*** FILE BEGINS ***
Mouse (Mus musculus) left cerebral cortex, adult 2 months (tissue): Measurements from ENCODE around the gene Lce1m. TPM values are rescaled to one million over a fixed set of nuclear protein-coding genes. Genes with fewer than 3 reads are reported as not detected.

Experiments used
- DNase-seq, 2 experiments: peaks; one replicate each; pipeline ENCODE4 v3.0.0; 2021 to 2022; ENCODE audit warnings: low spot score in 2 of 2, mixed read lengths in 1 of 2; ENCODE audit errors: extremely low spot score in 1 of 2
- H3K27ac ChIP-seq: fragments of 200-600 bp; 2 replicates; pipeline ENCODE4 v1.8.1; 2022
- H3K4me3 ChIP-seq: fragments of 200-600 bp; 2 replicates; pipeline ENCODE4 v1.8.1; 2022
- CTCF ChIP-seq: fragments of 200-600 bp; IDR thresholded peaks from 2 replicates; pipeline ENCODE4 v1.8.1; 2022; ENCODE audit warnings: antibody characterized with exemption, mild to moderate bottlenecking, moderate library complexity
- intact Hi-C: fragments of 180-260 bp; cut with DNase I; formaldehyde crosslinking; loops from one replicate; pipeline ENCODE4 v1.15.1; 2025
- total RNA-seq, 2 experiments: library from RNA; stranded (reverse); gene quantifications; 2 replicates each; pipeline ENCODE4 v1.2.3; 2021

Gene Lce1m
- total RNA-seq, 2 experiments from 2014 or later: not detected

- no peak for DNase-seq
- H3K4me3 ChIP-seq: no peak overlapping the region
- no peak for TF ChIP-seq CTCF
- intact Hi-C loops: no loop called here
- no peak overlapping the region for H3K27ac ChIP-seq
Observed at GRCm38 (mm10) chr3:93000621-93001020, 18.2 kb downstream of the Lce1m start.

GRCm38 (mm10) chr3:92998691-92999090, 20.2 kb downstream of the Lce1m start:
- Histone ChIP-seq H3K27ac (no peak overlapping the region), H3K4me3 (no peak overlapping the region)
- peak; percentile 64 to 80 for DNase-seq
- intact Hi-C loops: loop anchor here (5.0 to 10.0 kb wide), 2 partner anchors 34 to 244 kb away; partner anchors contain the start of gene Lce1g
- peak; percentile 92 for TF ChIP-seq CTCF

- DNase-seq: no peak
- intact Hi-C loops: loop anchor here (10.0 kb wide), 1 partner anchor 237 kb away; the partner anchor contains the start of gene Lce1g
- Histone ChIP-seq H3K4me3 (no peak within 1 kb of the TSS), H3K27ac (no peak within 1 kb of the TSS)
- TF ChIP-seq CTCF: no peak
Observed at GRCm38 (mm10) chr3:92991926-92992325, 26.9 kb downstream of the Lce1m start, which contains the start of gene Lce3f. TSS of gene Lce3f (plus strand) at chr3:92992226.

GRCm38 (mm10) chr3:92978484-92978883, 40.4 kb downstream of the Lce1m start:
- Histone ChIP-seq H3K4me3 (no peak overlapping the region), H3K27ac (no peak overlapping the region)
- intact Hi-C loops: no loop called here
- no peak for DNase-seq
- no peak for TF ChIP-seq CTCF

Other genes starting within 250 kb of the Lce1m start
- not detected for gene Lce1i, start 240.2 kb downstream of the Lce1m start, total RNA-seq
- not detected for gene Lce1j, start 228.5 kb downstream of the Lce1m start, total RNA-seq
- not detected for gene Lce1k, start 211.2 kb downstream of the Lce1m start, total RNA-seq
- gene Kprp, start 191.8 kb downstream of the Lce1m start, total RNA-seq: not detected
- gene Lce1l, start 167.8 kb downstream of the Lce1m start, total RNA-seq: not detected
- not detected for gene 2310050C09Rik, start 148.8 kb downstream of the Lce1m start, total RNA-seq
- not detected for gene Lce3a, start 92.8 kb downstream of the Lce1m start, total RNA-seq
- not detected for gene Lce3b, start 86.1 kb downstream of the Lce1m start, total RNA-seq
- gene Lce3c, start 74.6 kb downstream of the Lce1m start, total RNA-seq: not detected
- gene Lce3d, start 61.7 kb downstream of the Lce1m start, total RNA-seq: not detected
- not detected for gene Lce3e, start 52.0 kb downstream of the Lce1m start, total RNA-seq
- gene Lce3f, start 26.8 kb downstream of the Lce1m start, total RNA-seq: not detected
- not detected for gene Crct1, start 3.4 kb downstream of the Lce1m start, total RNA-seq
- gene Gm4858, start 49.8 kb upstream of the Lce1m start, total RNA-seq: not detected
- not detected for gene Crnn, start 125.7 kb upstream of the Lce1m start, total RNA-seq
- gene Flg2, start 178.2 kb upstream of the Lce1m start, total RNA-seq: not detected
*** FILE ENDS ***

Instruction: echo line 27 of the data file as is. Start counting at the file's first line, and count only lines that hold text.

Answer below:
GRCm38 (mm10) chr3:92978484-92978883, 40.4 kb downstream of the Lce1m start: